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New Hope in Search for Killer

Crime: DNA tests bring fresh evidence to light in the 1997 slaying of a Ventura student.


The 13-inch stainless steel knife used to kill Buena High School senior Jake Bush sits wrapped in plastic inside a large freezer at the Ventura Police Department.

It's been there for five years, since the 16-year-old track star was stabbed to death after he and his mother walked in on a burglar inside his family's Ventura-area home.

For most of that time, the only clues from the knife were remnants of Jake's clothing and blood. But this year, after several scientific breakthroughs, authorities again tested it along with other evidence and found DNA they believe will help identify Jake's killer.

Even so, no one knows for sure if the killer will ever be caught.

"It's just been so much time," Gail Shirley, Jake's mother, said last week. "I have no doubt the police have done the best they can do with what they have had to work with, but ... it may never be solved."

But law enforcement and civic leaders--citing evolving scientific technology, a $10,000 reward and a hope that someone will step forward with a critical tip--believe they will close the case.

"It's a tragedy that hasn't left our minds," said Assistant Police Chief Gary McCaskill, who was a sergeant assigned to the investigation in 1997. "It's a very important case, and I'm certain we will solve it one day."

Det. Pat Stevens, the current lead investigator, said patrol officers still come into the station and mention seeing someone who matches the suspect's description.

"There are officers out there who are as passionate as I am about solving this," Stevens said. "Even crooks I've dealt with say it was a terrible thing that happened.

"I know in time we will get an answer," he added.

They have the weapon, motive and DNA, and now all the police say they need is a fresh lead.

Jake Bush was on a roll at the start of the summer of 1997. He had finished his junior year and, as a standout student and athlete, was planning to study advanced calculus and co-captain the varsity track team that fall. He had landed a job at a local movie theater and had just passed the written portion of the state driving test.

"He was really finding his way," Shirley told The Times shortly after her only child's death.

On June 24, 1997, Shirley, a Balboa Middle School math teacher, and her son returned to the family's Montalvo home about noon and found that it had been burglarized. A bedroom window screen had been pried off and a small television had been moved a few feet.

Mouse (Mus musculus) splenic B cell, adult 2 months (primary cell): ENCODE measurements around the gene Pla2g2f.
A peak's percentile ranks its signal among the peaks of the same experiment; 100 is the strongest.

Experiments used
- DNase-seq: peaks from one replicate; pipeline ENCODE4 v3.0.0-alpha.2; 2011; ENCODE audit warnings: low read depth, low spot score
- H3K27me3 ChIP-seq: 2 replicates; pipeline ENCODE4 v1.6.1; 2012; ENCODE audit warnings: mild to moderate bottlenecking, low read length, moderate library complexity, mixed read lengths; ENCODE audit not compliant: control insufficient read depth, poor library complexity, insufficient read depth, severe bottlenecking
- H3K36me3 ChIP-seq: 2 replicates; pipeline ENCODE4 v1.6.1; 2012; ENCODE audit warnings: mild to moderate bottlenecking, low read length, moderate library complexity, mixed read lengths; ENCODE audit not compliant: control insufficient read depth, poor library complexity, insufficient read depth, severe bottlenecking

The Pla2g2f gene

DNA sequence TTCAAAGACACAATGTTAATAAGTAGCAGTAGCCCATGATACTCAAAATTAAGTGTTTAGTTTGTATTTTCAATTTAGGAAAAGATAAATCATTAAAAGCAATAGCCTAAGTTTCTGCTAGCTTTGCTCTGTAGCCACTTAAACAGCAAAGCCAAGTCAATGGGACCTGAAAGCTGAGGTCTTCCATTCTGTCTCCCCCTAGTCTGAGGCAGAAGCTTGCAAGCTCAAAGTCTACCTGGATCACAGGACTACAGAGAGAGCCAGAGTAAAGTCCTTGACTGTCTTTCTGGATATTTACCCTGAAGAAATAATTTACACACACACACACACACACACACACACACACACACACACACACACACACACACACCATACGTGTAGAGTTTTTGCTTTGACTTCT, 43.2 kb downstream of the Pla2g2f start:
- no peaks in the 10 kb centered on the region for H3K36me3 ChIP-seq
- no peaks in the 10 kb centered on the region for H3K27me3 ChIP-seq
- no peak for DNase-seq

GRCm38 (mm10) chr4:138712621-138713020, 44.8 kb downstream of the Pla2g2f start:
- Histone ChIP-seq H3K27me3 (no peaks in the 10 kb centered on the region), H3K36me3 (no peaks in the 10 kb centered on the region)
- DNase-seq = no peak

As Shirley dialed 911 in one room, the burglar confronted Jake in the den and stabbed him in the neck, arm and chest with a serrated folding knife marketed in a mail-order catalog as "The Intimidator."

Jake died in surgery a few hours later. The knife was recovered the same day on a neighbor's driveway, probably dropped by the killer as he fled on foot, police said.

Based on information from witnesses in the neighborhood, police described Jake's killer as a clean-shaven Latino male in his late teens, about 5 feet 6 and slender with close-cropped black hair.

Tests on the knife revealed Jake's blood, and fibers on the weapon turned out to be strands of material from a decal on the T-shirt that Jake had been wearing, Senior Deputy Dist. Atty. Cheryl Temple said.

But limits in scientific technology prevented authorities from turning up more clues. Earlier this year, shortly after the county's crime lab was certified for DNA tests, investigators handed over six items from the crime scene for such testing, Temple said.

Using a specialized test known as a Short Tandem Repeater, analysts found what they believe is the suspect's DNA.

"This evidence is extremely important," Temple said. "When we find the person who matches this DNA profile, we will be able to place him in the house with criminal intent on the day Jake Bush was killed."

After obtaining the DNA profile, investigators questioned about half a dozen men matching the suspect's physical description. Each gave saliva samples, but none matched the DNA profile.

The profile has been sent for comparison to the Department of Justice's DNA databank in Sacramento, which contains tens of thousands of DNA samples of convicted criminals. No match has yet been found.

Since 1998, state prisoners have been required to submit DNA samples, along with thumb and palm prints. If Jake's killer is ever convicted of a crime, authorities said, his DNA would go into the state index system. Meanwhile, investigators, Shirley, and her husband, Bob, wait and hope for a break.

"I am relieved to know there is some new evidence and that maybe they can find out who did this," Gail Shirley said. "But you can't undo what's been done, so you learn to go forward every day."

Anyone with information in this case is urged to contact Stevens at 339-4479. Anonymous tips can be phoned in to Crime Stoppers at 385-TALK or 494-TALK.

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